Jay was pressed to name some favorite menu choices and replied, “You know, it’s different every year. This year, I see that SALT, the new restaurant opening at Shreveport Aquarium, has a booth and that they’ll be serving some healthy options, and that’s exciting. I will absolutely try their emerald tabbouleh salad. But before it’s all said and done, I’ll likely also eat some barbecue and maybe a funnel cake.”

Stone doesn’t have to play favorites when it comes to Revel food. “All of the food at the Revel is tempting and delicious,” he said. “I probably eat something from nearly every booth throughout the eight-day festival, but new foods this year include brisket, grilled cheese and beignets made from Sister Schubert’s rolls.”

The Revel ends on Saturday, Oct. 7, with the Red River Revel Run, the oldest race in Shreveport-Bossier City. The race begins at 8 a.m. To enter and find more information, visit www.SportSpectrumU- SA.com.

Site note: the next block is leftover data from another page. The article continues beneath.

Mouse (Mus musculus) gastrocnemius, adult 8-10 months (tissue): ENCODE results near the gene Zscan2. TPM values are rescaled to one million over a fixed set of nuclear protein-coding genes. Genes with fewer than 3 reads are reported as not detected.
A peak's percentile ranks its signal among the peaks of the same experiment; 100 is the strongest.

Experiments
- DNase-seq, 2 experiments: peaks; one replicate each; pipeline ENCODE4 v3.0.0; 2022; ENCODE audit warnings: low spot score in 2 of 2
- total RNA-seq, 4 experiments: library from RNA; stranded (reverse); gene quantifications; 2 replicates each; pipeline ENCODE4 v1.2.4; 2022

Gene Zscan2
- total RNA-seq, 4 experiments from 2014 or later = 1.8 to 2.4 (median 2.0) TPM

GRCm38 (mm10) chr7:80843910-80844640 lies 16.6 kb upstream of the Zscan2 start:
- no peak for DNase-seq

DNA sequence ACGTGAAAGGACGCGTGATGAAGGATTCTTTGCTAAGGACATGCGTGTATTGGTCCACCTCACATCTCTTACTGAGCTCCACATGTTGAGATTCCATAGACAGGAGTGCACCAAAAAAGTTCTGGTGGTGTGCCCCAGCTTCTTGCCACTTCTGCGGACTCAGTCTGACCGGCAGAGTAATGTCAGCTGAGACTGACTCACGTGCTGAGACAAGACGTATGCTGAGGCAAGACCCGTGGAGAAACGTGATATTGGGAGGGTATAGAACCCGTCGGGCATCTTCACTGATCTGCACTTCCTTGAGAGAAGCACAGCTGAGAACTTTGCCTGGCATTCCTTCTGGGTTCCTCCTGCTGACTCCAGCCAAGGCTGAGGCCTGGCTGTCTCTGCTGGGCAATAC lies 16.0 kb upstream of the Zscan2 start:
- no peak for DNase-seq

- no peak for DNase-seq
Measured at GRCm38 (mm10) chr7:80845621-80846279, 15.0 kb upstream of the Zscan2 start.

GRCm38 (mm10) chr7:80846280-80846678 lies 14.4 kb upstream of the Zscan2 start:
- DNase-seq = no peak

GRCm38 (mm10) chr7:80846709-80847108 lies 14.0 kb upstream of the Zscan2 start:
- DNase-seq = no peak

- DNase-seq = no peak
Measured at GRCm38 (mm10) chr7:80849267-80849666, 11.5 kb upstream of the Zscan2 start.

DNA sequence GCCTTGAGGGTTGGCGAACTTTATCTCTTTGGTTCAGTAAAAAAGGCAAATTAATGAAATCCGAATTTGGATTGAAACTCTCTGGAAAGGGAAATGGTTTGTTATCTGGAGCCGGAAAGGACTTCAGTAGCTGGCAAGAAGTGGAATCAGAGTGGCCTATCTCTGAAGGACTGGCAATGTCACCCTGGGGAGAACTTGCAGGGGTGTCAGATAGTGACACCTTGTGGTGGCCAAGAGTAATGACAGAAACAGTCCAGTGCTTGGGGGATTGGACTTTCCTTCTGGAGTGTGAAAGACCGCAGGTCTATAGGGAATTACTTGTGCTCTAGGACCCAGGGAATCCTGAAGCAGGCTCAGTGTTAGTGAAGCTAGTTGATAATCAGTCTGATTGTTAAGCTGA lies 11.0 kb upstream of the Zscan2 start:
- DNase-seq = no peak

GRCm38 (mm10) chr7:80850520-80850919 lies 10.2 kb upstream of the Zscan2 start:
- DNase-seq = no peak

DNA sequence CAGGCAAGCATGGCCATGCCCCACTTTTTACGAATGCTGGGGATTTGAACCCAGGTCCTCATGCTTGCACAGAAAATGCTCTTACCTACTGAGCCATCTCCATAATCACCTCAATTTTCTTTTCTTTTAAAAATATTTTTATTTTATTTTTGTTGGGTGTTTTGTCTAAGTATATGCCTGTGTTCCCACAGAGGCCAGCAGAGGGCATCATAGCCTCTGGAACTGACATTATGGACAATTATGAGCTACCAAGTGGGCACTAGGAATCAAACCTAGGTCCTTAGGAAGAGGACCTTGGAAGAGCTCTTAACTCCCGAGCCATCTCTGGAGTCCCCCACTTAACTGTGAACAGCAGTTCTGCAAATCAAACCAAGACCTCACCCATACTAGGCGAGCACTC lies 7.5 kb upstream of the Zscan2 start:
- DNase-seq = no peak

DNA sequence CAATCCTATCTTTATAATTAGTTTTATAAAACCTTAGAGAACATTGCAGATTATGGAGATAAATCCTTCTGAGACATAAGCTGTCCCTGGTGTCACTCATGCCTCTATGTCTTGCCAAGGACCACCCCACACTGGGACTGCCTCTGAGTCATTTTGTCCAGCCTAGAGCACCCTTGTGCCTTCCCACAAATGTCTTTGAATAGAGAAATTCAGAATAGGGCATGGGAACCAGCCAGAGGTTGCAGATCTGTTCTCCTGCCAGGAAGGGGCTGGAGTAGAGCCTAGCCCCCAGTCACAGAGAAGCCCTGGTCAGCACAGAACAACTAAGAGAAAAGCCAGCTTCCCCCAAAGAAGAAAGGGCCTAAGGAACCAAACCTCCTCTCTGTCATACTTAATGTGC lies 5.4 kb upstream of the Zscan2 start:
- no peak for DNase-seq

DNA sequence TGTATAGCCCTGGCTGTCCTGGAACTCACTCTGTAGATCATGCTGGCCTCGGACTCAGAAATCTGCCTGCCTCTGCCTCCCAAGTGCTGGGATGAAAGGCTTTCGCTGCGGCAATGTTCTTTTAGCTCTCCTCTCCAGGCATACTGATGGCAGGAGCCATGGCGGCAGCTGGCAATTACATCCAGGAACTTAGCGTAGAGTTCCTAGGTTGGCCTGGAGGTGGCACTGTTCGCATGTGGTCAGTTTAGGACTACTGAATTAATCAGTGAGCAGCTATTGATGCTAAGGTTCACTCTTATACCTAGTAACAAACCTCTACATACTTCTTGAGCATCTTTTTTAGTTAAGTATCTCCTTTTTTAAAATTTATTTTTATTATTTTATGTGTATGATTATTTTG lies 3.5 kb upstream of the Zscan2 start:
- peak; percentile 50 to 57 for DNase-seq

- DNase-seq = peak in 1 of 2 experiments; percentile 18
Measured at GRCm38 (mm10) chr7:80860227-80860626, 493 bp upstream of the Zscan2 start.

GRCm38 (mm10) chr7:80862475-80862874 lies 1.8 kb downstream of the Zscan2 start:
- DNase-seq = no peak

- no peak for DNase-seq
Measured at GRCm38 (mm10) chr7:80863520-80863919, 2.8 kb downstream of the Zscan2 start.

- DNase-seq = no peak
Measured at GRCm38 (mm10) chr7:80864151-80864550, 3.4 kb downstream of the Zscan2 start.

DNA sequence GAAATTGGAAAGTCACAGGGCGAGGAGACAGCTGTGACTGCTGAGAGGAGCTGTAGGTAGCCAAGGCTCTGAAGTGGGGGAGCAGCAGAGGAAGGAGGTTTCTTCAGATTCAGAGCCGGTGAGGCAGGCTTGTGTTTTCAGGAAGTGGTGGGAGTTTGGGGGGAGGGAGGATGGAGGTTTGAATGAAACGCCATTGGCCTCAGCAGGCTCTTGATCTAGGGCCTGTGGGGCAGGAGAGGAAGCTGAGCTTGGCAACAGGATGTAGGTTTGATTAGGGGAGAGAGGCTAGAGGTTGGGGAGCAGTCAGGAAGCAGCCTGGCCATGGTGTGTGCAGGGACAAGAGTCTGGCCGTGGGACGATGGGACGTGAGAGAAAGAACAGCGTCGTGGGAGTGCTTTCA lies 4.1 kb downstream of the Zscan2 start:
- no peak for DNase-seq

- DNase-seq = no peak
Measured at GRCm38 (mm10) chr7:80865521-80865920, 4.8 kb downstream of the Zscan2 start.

“Also, the Revel Shuttle is back,” Stone said. “iShuttle will route between the north and south parking lots at Municipal Auditorium and the Revel all eight days of the festival. Check the website for shuttle hours.” “When you celebrate Revel 42 with us, though,” Stone said, “know that your support could mean that a high school band gets new uniforms or that an inner city basketball team gets to travel and play in another city. Your support enables us to provide a culturally rich, diverse event to our community.”

Admission to the Red River Revel is $5 on weekends, free all day Monday, and $5 after 5:30 p.m. on weekdays. An eight-day Reveler's pass is $10, and a $60 pre-sale package includes two Reveler passes, $20 in food coupons and a railyard parking pass. First responders get in free on Friday, Oct. 7, and there are other free admissions and promotions. For more details, including operating hours, admissions, food and shuttle information, visit www.redriverrevel.com.